'The court recognises that the use of confidential material may be unavoidable where national security is at stake. This does not mean, however, that the national authorities can be free from effective control by the domestic courts whenever they choose to assert that national security and terrorism are involved. The court attaches significance to the fact that, as the interveners pointed out in connection with article 13 (see para 144 below), in Canada a more effective form of judicial control has been developed in cases of this type. This example illustrates that there are techniques which can be employed which both accommodate legitimate security concerns about the nature and sources of intelligence information and yet accord the individual a substantial measure of procedural justice.’

52.  The court described the Canadian procedure which they recommended as a model in para 144:

‘[A] Federal Court judge holds an in camera hearing of all the evidence, at which the applicant is provided with a statement summarising, as far as possible, the case against him or her and has the right to be represented and to call evidence. The confidentiality of security material is maintained by requiring such evidence to be examined in the absence of both the applicant and his or her representative. However, in these circumstances, their place is taken by a security-cleared counsel instructed by the court, who cross-examines the witnesses and generally assists the court to test the strength of the state’s case. A summary of the evidence obtained by this procedure, with necessary deletions, is given to the applicant.’”

14.  Lord Hoffmann commented, at para 54:

“The Canadian model is precisely what has been adopted in the United Kingdom, first for cases of detention for the purposes of deportation on national security grounds (as in Chahal) and then for the judicial supervision of control orders. From the point of view of the individual seeking to challenge the order, it is of course imperfect. But the Strasbourg court has recognised that the right to be informed of the case against one, though important, may have to be qualified in the interests of others and the public interest. The weight to be given to these competing interests will depend upon the facts of the case, but there can in time of peace be no public interest which is more weighty than protecting the state against terrorism and, on the other hand, the Convention rights of the individual which may be affected by the orders are all themselves qualified by the requirements of national security. There is no Strasbourg or domestic authority which has gone to the lengths of saying that the Secretary of State cannot make a non-derogating control order (or anything of the same kind) without disclosing material which a judge considers it would be contrary to the public interest to disclose. I do not think that we should put the Secretary of State in such an impossible position and I therefore agree with the Court of Appeal that in principle the special advocate procedure provides sufficient safeguards to satisfy article 6.”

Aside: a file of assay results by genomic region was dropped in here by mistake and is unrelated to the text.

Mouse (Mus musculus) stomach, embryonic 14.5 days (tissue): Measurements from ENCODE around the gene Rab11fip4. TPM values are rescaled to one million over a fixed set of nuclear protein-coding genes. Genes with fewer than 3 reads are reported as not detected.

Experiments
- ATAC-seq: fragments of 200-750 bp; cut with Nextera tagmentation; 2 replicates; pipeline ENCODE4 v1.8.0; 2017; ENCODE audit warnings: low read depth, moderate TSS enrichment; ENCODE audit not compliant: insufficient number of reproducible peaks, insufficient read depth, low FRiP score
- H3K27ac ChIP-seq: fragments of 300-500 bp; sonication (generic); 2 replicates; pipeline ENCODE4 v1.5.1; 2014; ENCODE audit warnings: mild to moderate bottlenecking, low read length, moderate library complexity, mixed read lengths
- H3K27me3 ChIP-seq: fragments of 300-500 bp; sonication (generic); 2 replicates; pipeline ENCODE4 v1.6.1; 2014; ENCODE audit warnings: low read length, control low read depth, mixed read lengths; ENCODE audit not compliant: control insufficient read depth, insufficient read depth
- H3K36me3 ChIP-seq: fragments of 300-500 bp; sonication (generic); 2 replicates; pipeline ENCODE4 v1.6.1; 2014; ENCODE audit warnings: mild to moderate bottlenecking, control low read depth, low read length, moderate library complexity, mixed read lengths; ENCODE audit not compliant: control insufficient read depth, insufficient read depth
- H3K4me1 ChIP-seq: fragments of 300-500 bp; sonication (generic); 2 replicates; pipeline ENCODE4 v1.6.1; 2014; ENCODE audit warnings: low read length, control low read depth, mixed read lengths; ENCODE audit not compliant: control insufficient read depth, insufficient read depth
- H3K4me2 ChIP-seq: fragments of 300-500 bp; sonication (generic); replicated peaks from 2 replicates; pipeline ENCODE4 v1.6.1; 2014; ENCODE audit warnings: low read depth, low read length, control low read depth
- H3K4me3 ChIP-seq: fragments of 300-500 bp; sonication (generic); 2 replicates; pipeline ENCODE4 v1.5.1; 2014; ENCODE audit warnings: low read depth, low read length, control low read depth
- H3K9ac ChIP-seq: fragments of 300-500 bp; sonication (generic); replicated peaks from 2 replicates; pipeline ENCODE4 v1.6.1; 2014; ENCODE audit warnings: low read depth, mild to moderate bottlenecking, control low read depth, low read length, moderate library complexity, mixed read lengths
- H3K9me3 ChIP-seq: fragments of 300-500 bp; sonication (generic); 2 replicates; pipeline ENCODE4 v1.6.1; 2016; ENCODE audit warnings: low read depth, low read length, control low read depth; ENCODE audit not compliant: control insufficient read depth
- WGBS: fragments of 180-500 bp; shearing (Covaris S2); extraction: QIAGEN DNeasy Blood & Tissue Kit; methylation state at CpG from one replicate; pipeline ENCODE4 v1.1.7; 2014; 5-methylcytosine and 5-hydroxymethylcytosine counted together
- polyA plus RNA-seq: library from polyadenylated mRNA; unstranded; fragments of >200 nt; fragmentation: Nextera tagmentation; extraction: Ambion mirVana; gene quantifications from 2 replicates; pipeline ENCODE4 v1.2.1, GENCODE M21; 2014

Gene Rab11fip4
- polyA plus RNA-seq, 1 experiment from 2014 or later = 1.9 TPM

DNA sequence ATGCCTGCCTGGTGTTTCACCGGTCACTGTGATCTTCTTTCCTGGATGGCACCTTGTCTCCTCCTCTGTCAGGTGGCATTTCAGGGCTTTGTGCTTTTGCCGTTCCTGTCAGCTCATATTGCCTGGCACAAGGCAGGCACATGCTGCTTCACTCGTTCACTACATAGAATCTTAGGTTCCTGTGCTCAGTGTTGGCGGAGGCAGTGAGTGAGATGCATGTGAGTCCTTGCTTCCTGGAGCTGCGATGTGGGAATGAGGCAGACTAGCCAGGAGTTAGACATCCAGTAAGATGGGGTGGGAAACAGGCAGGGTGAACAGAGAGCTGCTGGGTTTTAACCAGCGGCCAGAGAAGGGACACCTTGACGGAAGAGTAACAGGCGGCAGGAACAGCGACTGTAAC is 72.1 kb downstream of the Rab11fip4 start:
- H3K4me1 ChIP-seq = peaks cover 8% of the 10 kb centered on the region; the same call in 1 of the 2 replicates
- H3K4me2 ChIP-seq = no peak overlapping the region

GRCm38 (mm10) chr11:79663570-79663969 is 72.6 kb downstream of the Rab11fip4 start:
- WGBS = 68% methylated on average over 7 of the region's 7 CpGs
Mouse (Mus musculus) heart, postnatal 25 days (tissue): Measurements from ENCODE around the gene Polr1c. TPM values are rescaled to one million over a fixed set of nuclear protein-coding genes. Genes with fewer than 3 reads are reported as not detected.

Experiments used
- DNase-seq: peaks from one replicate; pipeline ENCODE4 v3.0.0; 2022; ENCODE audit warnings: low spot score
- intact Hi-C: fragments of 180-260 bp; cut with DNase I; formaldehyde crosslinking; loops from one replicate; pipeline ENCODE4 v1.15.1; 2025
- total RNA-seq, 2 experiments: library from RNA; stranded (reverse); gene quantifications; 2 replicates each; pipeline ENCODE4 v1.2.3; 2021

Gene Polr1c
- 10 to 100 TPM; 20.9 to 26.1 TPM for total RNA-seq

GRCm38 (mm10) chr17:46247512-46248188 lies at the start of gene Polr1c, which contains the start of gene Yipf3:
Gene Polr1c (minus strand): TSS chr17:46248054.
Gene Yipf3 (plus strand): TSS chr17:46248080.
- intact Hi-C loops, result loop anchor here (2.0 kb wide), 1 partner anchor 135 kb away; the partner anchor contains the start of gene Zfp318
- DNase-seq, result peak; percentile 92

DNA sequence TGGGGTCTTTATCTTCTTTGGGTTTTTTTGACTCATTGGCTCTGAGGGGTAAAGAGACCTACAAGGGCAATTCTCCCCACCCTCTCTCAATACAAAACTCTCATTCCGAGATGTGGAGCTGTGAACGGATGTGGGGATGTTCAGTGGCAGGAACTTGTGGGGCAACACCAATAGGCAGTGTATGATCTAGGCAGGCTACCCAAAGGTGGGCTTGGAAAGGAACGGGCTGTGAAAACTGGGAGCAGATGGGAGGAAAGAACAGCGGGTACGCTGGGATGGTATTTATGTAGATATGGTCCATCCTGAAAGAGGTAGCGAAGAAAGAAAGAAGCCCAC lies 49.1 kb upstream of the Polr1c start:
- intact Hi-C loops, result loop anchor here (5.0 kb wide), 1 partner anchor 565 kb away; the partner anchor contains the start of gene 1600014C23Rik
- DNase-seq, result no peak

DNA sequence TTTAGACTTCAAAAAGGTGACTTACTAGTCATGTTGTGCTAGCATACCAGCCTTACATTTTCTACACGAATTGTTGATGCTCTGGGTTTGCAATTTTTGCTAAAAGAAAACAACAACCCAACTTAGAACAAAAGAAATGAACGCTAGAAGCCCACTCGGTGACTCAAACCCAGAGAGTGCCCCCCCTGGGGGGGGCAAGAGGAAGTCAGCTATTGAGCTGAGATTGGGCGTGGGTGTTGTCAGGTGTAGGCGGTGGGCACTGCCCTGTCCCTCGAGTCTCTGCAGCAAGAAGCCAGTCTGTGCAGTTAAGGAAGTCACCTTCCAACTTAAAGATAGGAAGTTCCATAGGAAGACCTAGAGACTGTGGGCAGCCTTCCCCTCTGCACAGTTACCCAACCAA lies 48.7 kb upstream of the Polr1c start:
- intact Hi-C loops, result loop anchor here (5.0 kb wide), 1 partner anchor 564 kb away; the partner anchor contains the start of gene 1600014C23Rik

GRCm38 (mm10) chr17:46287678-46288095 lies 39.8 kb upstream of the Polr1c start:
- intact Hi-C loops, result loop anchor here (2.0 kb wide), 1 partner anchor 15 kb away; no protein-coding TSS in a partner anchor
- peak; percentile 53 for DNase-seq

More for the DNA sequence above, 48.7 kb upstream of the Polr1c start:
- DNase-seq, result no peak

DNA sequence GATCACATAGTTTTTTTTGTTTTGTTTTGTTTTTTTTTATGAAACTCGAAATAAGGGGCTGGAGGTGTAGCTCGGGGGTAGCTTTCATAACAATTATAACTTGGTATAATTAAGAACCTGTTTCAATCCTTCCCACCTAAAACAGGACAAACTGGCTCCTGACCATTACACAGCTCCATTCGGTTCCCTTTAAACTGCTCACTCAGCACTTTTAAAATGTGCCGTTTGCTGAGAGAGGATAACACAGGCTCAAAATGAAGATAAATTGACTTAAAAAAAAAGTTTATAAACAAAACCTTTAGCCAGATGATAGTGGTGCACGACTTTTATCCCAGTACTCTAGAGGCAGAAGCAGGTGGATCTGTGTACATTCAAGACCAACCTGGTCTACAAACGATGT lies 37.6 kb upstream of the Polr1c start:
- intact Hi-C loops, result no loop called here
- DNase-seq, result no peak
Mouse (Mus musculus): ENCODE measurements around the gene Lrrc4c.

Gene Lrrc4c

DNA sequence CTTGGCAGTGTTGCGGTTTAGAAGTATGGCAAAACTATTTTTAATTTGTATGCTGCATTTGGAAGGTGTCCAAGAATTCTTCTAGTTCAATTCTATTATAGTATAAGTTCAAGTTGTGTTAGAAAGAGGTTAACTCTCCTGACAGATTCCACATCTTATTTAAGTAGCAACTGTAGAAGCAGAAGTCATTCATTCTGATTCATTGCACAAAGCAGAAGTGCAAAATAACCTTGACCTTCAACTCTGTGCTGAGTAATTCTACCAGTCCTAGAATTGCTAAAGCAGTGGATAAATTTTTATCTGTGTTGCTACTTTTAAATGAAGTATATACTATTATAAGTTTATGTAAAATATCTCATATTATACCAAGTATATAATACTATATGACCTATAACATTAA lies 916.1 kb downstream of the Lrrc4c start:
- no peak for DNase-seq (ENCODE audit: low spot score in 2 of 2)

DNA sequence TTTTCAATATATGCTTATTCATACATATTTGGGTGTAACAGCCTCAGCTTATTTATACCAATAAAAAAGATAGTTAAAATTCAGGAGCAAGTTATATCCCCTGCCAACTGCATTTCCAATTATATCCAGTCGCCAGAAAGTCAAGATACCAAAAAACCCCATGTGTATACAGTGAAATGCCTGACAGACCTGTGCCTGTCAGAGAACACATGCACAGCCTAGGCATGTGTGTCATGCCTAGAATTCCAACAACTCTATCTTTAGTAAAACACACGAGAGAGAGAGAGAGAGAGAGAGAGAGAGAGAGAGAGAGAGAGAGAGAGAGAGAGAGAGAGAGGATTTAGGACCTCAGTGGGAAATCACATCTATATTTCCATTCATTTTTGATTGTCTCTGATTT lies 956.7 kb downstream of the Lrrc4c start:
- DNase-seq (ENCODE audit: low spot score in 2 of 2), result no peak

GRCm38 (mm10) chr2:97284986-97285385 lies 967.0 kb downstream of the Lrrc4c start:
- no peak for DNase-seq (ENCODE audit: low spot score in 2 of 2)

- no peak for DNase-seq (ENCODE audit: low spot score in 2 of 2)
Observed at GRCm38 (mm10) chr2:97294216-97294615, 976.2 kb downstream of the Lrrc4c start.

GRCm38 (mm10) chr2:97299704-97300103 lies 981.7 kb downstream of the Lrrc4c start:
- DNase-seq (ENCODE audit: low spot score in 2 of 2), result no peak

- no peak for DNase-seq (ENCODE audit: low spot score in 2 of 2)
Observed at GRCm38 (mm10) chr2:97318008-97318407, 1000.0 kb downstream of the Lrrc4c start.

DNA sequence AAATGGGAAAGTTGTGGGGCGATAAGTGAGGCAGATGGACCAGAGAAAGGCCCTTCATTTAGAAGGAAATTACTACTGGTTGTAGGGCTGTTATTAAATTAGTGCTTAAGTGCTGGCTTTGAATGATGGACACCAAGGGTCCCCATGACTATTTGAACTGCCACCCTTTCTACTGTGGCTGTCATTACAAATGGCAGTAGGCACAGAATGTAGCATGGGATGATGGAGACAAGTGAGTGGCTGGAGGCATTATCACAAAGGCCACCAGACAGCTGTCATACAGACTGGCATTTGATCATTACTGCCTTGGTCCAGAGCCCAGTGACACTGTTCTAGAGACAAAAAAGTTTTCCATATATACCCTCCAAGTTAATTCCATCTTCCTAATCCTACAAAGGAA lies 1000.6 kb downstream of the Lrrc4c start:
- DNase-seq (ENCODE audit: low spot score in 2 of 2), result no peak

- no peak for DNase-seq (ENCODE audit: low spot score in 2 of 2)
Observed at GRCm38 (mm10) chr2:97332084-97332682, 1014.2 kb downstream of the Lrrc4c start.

15.  The remaining three members of the committee reached conclusions which fell between those of Lord Bingham and Lord Hoffmann. They expressed the view that in some cases it would be possible for the controlee, with the assistance of the special advocate, to have a fair trial notwithstanding the admission of closed material and that in others it would not. The fair trial issue was fact specific and the trial judge was best placed to resolve it.

16.  Baroness Hale of Richmond at para 66 expressed the view that one could not be confident that Strasbourg would hold that every control order hearing in which the special advocate procedure had been used would be sufficient to comply with article 6 but that, with strenuous efforts from all, it should usually be possible to accord the controlled person “a substantial measure of procedural justice” - the phrase used by the Strasbourg court in Chahal. Significantly, she was also inclined to accept the view of Ouseley J that this test had been satisfied in the case of AF, notwithstanding that the judge had observed that the essence of the case against him lay in the closed material.

17.  In expressing her conclusions, Baroness Hale said this at para 74:

“It follows that I cannot share the view of Lord Hoffmann, that the use of special advocates will always comply with article 6; nor do I have the same difficulty as Lord Bingham, in accepting that the procedure could comply with article 6 in the two cases before us. It is quite possible for the court to provide the controlled person with a sufficient measure of procedural protection even though the whole evidential basis for the basic allegation, which has been explained to him, is not disclosed.”